Sometimes following Jesus can be inconvenient. In today’s Gospel narrative (Mark 6:30-44), we find the disciples in just this kind of position. The disciples have just returned from mission, and are reporting back to Jesus all they have done: they have proclaimed good news to the poor, they have cast out demons in his name, and they have anointed with oil and cured many who are sick. Power has gone out of them in ministry, and so the disciples are tired, and they need a break. Jesus perceives this and invites the disciples to a deserted place to rest. But Jesus’ fame has spread such that the encroaching crowd forbids it. The disciples ask Jesus to disperse the crowd so they can get on with their well-deserved rest, and so feel inconvenienced when Jesus compassionately commands them to feed the crowd with the meager provisions on hand. “What? Are we to go and buy two hundred denarii worth of bread, and give it to them to eat?” Having been with Jesus, having preached the good news themselves, having healed and ministered to others, the disciples must have known this was the right thing to do. But it’s not what they want, and frankly they don’t think it’s possible. There isn’t enough to feed all these people, they’re not up to the task, they’re tired, and they also need to eat. The whole episode is just rather inconvenient.
Much of what Jesus asks us to do can feel this way. Perhaps you’ve had the experience, where what God asks us to do, what we know in our hearts is the right thing to do, has seemed rather inconvenient. I don’t mean inconvenient simply in the sense of being untimely, or off putting, though this is often the case, but something can be inconvenient when it’s just out of reach. When what we are being asked to do is somehow just beyond us, just beyond what we think we want, just beyond what we feel capable of doing, just beyond what seems possible. It’s inconvenient. It may be that we are being asked to serve those we’d rather not (or feel unable) to serve, we may be asked to love those we find difficult to love, to forgive the unforgivable, or to let go of something we’d rather not let go of.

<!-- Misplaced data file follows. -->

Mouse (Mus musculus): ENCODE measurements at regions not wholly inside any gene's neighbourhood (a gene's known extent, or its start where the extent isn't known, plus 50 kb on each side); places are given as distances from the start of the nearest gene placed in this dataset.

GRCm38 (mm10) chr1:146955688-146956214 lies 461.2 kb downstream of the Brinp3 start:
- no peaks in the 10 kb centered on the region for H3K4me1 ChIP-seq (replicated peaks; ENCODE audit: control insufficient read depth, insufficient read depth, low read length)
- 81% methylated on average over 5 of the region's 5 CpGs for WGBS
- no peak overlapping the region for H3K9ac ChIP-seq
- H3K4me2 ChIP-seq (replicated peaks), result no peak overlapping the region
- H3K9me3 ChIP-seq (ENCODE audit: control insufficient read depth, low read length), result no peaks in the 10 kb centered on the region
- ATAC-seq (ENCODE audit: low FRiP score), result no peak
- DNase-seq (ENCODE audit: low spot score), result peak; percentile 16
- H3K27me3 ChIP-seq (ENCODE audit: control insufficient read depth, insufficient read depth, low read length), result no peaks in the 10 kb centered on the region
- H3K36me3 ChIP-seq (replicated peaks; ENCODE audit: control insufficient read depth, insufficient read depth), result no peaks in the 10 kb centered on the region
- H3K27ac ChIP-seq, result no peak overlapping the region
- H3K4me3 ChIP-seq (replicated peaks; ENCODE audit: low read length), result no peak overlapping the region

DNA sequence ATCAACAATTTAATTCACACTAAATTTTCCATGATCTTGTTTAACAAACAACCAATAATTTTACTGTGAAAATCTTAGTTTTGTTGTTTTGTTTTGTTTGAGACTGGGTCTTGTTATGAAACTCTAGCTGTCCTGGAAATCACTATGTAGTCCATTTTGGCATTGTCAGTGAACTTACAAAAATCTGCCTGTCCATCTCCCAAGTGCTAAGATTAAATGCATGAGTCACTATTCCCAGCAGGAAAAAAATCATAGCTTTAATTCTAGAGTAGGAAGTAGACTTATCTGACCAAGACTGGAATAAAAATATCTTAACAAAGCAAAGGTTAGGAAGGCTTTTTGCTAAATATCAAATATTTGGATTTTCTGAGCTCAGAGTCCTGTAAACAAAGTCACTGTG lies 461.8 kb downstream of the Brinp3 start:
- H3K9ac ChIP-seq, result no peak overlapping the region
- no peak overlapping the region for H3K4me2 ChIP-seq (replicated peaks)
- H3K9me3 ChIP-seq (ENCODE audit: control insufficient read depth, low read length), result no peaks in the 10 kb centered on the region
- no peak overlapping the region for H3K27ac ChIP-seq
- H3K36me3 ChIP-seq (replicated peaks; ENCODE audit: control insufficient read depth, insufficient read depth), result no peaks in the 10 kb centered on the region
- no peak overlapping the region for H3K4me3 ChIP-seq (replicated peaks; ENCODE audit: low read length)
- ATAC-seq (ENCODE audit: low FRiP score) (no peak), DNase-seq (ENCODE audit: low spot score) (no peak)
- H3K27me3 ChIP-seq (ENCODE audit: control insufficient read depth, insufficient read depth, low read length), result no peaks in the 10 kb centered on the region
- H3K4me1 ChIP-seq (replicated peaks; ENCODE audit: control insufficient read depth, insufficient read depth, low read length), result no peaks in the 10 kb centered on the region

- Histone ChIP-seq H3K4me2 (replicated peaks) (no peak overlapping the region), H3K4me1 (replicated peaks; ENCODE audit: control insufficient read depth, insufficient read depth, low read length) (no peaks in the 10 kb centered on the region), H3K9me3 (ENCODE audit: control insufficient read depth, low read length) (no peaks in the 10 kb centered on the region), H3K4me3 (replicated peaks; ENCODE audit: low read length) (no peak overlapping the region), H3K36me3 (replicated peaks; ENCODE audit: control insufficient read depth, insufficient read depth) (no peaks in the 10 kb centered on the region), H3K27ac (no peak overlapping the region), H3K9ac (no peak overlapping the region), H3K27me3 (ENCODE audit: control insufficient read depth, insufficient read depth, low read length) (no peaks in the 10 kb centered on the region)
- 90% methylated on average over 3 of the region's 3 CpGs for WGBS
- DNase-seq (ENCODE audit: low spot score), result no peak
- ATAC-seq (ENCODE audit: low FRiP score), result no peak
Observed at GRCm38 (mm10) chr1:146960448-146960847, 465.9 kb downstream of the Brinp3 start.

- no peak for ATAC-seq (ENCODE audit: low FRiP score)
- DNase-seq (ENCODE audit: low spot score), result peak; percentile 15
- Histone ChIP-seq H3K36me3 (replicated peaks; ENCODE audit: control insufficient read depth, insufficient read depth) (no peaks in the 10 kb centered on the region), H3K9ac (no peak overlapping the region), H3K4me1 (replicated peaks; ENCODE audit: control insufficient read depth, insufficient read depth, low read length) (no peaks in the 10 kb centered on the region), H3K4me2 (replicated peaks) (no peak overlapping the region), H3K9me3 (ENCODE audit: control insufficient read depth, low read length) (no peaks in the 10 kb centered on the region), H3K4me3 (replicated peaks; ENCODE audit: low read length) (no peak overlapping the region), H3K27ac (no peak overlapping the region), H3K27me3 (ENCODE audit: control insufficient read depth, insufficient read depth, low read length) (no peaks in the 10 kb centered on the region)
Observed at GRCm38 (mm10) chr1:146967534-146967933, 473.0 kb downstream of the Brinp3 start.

Yes, following Jesus can be inconvenient. In fact, following Jesus will almost always be inconvenient. For, a convenient spirituality is no spirituality at all. A convenient spirituality is no spirituality because if it is convenient it means we are simply doing what we what we want to be doing. If it is convenient it means we are simply doing what we feel able to do, or what we feel comfortable doing. If it is convenient it means we don’t have to rely on God very much.
The point at which we are inconvenienced, however, the point at which our spirituality becomes inconvenient, that is the point in which we are asked to go beyond what we think we want, to go beyond what we think we can do, to go beyond what we think is possible. The point in which we are inconvenienced is the point in which we have to rely on God. And when we have to rely on God (and if you are anything like me you only rely on God when you have to) the impossible becomes possible, and we find that we are able to do and achieve that which we never could do or achieve on our own power, because we couldn’t. We have to have God’s help. We can rely on it.
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